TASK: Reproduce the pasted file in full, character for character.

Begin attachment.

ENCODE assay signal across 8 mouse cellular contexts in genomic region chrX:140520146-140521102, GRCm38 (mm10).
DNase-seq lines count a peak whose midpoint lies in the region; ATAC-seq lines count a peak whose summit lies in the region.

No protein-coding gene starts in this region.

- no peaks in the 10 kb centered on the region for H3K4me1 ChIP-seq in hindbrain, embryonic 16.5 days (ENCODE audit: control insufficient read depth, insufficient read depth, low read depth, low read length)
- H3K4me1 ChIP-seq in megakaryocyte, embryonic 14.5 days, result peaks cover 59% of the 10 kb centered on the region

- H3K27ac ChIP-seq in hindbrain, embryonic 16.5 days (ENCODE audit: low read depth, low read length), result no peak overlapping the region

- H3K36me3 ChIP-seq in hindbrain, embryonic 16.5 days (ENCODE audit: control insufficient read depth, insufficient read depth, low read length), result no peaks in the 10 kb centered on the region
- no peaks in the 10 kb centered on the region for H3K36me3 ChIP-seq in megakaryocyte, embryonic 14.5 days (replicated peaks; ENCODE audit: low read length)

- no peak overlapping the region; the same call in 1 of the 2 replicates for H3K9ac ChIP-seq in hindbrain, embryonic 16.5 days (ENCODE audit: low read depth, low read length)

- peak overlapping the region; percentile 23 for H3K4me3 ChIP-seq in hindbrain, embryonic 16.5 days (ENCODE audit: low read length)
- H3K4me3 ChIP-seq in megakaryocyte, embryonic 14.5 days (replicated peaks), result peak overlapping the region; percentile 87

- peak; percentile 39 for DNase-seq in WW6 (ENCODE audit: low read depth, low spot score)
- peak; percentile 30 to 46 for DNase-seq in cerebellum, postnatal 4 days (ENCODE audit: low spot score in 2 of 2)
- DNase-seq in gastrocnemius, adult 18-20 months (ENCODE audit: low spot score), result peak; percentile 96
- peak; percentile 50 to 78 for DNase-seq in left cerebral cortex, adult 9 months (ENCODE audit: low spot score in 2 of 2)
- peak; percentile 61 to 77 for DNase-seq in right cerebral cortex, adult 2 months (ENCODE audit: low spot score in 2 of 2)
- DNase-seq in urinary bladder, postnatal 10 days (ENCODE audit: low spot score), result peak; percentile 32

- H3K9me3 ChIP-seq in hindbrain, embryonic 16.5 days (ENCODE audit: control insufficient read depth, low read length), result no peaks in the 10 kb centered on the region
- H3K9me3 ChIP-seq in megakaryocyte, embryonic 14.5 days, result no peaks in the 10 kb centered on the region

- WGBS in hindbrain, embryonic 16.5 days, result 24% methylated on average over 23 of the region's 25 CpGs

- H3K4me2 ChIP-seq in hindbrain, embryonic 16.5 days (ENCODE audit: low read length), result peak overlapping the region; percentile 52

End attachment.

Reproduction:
ENCODE assay signal across 8 mouse cellular contexts in genomic region chrX:140520146-140521102, GRCm38 (mm10).
DNase-seq lines count a peak whose midpoint lies in the region; ATAC-seq lines count a peak whose summit lies in the region.

No protein-coding gene starts in this region.

- no peaks in the 10 kb centered on the region for H3K4me1 ChIP-seq in hindbrain, embryonic 16.5 days (ENCODE audit: control insufficient read depth, insufficient read depth, low read depth, low read length)
- H3K4me1 ChIP-seq in megakaryocyte, embryonic 14.5 days, result peaks cover 59% of the 10 kb centered on the region

- H3K27ac ChIP-seq in hindbrain, embryonic 16.5 days (ENCODE audit: low read depth, low read length), result no peak overlapping the region

- H3K36me3 ChIP-seq in hindbrain, embryonic 16.5 days (ENCODE audit: control insufficient read depth, insufficient read depth, low read length), result no peaks in the 10 kb centered on the region
- no peaks in the 10 kb centered on the region for H3K36me3 ChIP-seq in megakaryocyte, embryonic 14.5 days (replicated peaks; ENCODE audit: low read length)

- no peak overlapping the region; the same call in 1 of the 2 replicates for H3K9ac ChIP-seq in hindbrain, embryonic 16.5 days (ENCODE audit: low read depth, low read length)

- peak overlapping the region; percentile 23 for H3K4me3 ChIP-seq in hindbrain, embryonic 16.5 days (ENCODE audit: low read length)
- H3K4me3 ChIP-seq in megakaryocyte, embryonic 14.5 days (replicated peaks), result peak overlapping the region; percentile 87

- peak; percentile 39 for DNase-seq in WW6 (ENCODE audit: low read depth, low spot score)
- peak; percentile 30 to 46 for DNase-seq in cerebellum, postnatal 4 days (ENCODE audit: low spot score in 2 of 2)
- DNase-seq in gastrocnemius, adult 18-20 months (ENCODE audit: low spot score), result peak; percentile 96
- peak; percentile 50 to 78 for DNase-seq in left cerebral cortex, adult 9 months (ENCODE audit: low spot score in 2 of 2)
- peak; percentile 61 to 77 for DNase-seq in right cerebral cortex, adult 2 months (ENCODE audit: low spot score in 2 of 2)
- DNase-seq in urinary bladder, postnatal 10 days (ENCODE audit: low spot score), result peak; percentile 32

- H3K9me3 ChIP-seq in hindbrain, embryonic 16.5 days (ENCODE audit: control insufficient read depth, low read length), result no peaks in the 10 kb centered on the region
- H3K9me3 ChIP-seq in megakaryocyte, embryonic 14.5 days, result no peaks in the 10 kb centered on the region

- WGBS in hindbrain, embryonic 16.5 days, result 24% methylated on average over 23 of the region's 25 CpGs

- H3K4me2 ChIP-seq in hindbrain, embryonic 16.5 days (ENCODE audit: low read length), result peak overlapping the region; percentile 52